Team: Drinkwater, Bentley, Ingham, Malcolm, Dugdale, Angell, McClelland, Bedford, Large, Collins, Lazarus
On 3rd November 1962, the R’s defeated Newport County 3-2 in the FA Cup 1st Round at the White City which was, incidentally, Gordon Macey’s first ever QPR game. Rangers were drawn at home again for Round 2 and three weeks later Hinckley Athletic from the second tier of the Southern League were the visitors: Bernard Lambert was there that day:
‘There were in fact good times during the 1962/63 White City season, before it all went pear-shaped in the New Year. The second round FA Cup encounter with Hinckley Athletic was part of a “purple patch” of QPR victories.
Rangers were fifth in Division Three on 24 points, three points behind leaders Peterboro’ with two games in hand and well in promotion contention. They were entering this fixture on the back of five consecutive wins and were expected to brush the non-leaguers aside and did so accordingly as the resultant 7-2 slaughter of a score-line duly confirms.
The Midland minnows from the Southern League Division One, found ace R’s striker Brian Bedford too hot to handle and he helped himself to a hat-trick. I recall John McClelland running riot on the right wing for most of the afternoon and also getting on the score sheet, but remaining events now seem just a blur of goals going in at regular intervals played out on a muddy surface.
Unfortunately the R’s then got a tough one when they were subsequently drawn away to 2nd Division Swansea Town in the third round and were seen off 2-0. RIP hopes of a decent cup run for yet another season. Something we are all too familiar with in this modern day era !’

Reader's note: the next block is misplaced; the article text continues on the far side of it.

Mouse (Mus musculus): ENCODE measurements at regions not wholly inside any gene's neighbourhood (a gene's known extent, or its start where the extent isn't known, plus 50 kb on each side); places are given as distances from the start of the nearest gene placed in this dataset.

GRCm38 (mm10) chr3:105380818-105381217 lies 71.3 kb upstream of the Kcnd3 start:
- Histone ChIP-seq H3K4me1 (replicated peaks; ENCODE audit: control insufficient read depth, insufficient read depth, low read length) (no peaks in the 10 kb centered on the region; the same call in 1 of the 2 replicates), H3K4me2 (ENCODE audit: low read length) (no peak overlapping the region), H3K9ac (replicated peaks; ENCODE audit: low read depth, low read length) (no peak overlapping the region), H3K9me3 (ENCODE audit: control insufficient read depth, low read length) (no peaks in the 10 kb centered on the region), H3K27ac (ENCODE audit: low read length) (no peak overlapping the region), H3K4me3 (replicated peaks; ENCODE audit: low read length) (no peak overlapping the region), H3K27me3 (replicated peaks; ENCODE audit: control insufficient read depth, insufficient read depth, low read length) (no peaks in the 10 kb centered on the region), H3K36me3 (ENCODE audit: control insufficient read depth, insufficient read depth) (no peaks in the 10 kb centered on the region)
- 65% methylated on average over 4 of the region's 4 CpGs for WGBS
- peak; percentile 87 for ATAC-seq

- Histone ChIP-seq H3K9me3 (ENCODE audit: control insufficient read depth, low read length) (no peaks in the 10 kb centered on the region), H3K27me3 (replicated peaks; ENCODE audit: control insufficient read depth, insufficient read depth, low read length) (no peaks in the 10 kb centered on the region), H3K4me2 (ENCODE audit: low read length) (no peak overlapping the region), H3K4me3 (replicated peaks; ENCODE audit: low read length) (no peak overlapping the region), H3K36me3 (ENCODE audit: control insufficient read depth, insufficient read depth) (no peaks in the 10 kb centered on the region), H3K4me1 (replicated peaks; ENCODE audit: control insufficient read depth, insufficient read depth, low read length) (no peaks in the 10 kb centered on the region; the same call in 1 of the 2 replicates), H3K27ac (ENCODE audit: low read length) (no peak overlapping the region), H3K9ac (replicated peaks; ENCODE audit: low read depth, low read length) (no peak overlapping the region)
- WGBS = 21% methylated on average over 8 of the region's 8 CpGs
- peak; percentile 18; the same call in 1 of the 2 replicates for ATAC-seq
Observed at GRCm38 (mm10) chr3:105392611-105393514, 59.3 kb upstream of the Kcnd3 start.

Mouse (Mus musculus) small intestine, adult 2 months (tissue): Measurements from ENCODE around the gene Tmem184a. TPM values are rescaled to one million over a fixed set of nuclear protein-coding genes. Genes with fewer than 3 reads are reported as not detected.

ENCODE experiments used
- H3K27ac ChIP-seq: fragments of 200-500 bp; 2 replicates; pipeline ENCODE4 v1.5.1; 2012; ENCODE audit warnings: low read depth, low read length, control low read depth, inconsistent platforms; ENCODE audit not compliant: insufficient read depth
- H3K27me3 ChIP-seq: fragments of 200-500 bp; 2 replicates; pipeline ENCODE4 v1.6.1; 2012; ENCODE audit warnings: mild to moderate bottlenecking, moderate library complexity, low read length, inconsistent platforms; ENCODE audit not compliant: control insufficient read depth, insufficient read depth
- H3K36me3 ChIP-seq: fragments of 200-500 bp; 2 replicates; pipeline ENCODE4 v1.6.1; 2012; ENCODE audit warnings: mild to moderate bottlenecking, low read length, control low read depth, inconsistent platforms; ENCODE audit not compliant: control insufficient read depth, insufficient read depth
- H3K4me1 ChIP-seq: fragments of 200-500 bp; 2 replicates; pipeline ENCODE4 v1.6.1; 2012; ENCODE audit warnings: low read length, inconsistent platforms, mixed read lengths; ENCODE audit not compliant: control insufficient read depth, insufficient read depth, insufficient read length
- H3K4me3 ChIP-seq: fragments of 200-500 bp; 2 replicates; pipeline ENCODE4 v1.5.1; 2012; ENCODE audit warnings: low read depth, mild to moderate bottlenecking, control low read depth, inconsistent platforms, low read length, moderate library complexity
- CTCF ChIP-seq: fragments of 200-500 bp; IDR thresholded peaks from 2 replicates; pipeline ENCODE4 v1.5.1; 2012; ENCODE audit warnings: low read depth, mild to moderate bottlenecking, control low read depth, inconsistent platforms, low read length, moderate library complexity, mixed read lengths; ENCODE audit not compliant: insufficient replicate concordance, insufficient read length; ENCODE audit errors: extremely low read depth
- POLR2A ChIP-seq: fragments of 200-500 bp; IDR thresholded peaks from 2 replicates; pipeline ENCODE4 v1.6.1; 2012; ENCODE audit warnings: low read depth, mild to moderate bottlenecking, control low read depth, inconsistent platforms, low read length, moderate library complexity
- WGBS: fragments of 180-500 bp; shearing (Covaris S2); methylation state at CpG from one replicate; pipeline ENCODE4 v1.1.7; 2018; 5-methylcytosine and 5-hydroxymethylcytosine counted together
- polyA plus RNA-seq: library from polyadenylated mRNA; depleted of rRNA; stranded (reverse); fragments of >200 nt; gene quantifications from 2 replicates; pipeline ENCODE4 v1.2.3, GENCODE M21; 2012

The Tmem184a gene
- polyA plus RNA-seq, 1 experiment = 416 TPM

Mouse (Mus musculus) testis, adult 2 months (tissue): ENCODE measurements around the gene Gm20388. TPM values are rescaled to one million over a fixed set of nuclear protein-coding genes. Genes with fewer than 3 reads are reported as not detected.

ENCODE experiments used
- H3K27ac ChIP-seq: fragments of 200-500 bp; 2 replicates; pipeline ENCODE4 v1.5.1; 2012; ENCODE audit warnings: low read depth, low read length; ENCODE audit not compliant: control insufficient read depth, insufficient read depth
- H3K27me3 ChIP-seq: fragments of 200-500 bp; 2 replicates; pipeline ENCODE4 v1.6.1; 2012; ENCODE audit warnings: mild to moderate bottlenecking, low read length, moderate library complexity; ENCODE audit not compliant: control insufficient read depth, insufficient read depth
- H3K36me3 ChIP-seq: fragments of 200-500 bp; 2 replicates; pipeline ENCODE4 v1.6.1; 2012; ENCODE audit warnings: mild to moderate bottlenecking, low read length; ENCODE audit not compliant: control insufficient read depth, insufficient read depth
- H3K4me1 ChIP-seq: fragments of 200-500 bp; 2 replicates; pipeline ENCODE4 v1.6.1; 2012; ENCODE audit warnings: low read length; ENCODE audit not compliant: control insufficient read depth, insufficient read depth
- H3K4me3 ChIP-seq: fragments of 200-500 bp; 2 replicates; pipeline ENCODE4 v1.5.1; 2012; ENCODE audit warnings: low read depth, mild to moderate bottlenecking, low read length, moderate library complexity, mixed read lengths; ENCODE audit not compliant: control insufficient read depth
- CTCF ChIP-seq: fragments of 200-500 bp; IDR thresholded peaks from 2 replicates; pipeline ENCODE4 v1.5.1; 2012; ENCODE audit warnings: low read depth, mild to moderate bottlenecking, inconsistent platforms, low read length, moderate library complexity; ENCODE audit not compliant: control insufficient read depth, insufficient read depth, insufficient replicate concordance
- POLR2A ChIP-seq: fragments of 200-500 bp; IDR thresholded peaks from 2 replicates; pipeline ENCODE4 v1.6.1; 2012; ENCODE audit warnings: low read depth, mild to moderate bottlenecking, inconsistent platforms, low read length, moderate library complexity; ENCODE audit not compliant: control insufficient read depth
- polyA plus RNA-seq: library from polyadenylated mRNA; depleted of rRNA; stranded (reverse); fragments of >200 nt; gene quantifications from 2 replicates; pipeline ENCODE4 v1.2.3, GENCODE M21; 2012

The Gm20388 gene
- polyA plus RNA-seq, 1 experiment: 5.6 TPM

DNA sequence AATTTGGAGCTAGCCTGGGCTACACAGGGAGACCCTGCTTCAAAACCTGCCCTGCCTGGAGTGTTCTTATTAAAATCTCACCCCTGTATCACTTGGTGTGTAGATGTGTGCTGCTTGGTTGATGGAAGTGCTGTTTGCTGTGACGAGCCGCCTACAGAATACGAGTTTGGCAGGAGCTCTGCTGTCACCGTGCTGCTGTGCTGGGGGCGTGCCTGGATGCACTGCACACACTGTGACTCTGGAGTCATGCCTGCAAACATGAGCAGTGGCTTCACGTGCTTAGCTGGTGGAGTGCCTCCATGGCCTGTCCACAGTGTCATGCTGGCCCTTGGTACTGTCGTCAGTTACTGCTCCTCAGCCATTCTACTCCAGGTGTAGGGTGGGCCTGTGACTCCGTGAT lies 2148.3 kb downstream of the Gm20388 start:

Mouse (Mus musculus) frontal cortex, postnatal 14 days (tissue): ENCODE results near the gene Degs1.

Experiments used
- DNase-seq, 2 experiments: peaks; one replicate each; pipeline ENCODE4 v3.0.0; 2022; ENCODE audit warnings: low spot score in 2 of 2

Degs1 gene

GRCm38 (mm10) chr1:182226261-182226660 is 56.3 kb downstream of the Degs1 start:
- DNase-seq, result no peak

Bernard Lambert (Kerrins)
The following match report appeared in the West London Observer:
‘Back-to-form goal ace Brian Bedford set Queen’s Park Rangers off on a scoring spree against non-leaguers Hinckley Athletic at the White City on Saturday with two “beauties” in the first ten minutes.
From then on Rangers were able to score almost at will and in fact did so. Admittedly Hinckley appeared to be holding their own at times, but only because Bentley and his boys had no intention of wearing themselves out or getting injured in a game which was already won.
There were flashes of really brilliant football from the Rangers as wingers McClelland and Lazarus sped down the touchlines and ripped open Hinckley’s game and outclassed their defence. When Malcolm and Angell relaxed their strangle-hold grip on the midfield play the Hinckley attack made some lively and intelligent raids which at times had full-backs Bentley and Ingham in a certain amount of trouble. But on the two occasions Hinckley did score, Stock’s men soon showed them who were the masters by bursting back into attack and adding another goal or two to their credit account.
Even with John Collins a hobbling passenger in the second-half, Rangers’ attack was able to hammer home their superiority. Last week I said this was D-Day in Stock’s plans. Well, there can be no doubt that Rangers are safely on the beaches.
Hinckley started in sprightly fashion and might have taken the lead after four minutes. Left-winger Edwards beat Bentley and his low cross was right on the target for right-winger Round racing in, but Tony Ingham was there to push the ball behind for a corner. This was the last time I would have taken less than a million-to-one on Hinckley.